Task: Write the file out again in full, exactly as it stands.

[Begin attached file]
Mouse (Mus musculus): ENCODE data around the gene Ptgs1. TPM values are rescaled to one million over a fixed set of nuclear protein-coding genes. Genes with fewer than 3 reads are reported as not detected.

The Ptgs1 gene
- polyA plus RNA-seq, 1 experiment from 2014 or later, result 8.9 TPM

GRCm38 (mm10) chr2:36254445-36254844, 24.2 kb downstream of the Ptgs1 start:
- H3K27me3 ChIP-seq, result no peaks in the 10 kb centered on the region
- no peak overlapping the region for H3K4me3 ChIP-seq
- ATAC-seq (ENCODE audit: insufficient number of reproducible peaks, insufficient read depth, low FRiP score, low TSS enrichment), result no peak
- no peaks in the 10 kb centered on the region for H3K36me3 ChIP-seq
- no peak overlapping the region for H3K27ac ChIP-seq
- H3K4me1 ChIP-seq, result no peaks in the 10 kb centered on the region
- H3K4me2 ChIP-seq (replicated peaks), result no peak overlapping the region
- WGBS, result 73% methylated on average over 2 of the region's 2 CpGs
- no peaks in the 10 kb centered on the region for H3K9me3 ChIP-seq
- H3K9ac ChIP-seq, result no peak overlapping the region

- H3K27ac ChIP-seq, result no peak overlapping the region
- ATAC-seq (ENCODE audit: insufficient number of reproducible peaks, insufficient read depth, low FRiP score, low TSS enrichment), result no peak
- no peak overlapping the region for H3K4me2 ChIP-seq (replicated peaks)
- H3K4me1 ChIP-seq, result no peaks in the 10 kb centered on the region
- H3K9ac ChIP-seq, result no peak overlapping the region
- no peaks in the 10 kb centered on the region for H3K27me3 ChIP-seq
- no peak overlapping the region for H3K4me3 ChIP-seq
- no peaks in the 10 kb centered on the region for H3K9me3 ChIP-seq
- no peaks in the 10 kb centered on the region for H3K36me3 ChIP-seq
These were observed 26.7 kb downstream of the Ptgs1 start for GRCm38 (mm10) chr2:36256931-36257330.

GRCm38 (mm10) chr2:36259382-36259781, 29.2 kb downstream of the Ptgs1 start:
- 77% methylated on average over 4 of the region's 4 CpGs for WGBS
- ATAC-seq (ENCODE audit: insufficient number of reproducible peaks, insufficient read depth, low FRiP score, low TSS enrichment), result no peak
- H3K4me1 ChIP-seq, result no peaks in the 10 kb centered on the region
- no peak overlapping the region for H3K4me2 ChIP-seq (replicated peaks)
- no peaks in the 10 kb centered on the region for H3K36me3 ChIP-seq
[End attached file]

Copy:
Mouse (Mus musculus): ENCODE data around the gene Ptgs1. TPM values are rescaled to one million over a fixed set of nuclear protein-coding genes. Genes with fewer than 3 reads are reported as not detected.

The Ptgs1 gene
- polyA plus RNA-seq, 1 experiment from 2014 or later, result 8.9 TPM

GRCm38 (mm10) chr2:36254445-36254844, 24.2 kb downstream of the Ptgs1 start:
- H3K27me3 ChIP-seq, result no peaks in the 10 kb centered on the region
- no peak overlapping the region for H3K4me3 ChIP-seq
- ATAC-seq (ENCODE audit: insufficient number of reproducible peaks, insufficient read depth, low FRiP score, low TSS enrichment), result no peak
- no peaks in the 10 kb centered on the region for H3K36me3 ChIP-seq
- no peak overlapping the region for H3K27ac ChIP-seq
- H3K4me1 ChIP-seq, result no peaks in the 10 kb centered on the region
- H3K4me2 ChIP-seq (replicated peaks), result no peak overlapping the region
- WGBS, result 73% methylated on average over 2 of the region's 2 CpGs
- no peaks in the 10 kb centered on the region for H3K9me3 ChIP-seq
- H3K9ac ChIP-seq, result no peak overlapping the region

- H3K27ac ChIP-seq, result no peak overlapping the region
- ATAC-seq (ENCODE audit: insufficient number of reproducible peaks, insufficient read depth, low FRiP score, low TSS enrichment), result no peak
- no peak overlapping the region for H3K4me2 ChIP-seq (replicated peaks)
- H3K4me1 ChIP-seq, result no peaks in the 10 kb centered on the region
- H3K9ac ChIP-seq, result no peak overlapping the region
- no peaks in the 10 kb centered on the region for H3K27me3 ChIP-seq
- no peak overlapping the region for H3K4me3 ChIP-seq
- no peaks in the 10 kb centered on the region for H3K9me3 ChIP-seq
- no peaks in the 10 kb centered on the region for H3K36me3 ChIP-seq
These were observed 26.7 kb downstream of the Ptgs1 start for GRCm38 (mm10) chr2:36256931-36257330.

GRCm38 (mm10) chr2:36259382-36259781, 29.2 kb downstream of the Ptgs1 start:
- 77% methylated on average over 4 of the region's 4 CpGs for WGBS
- ATAC-seq (ENCODE audit: insufficient number of reproducible peaks, insufficient read depth, low FRiP score, low TSS enrichment), result no peak
- H3K4me1 ChIP-seq, result no peaks in the 10 kb centered on the region
- no peak overlapping the region for H3K4me2 ChIP-seq (replicated peaks)
- no peaks in the 10 kb centered on the region for H3K36me3 ChIP-seq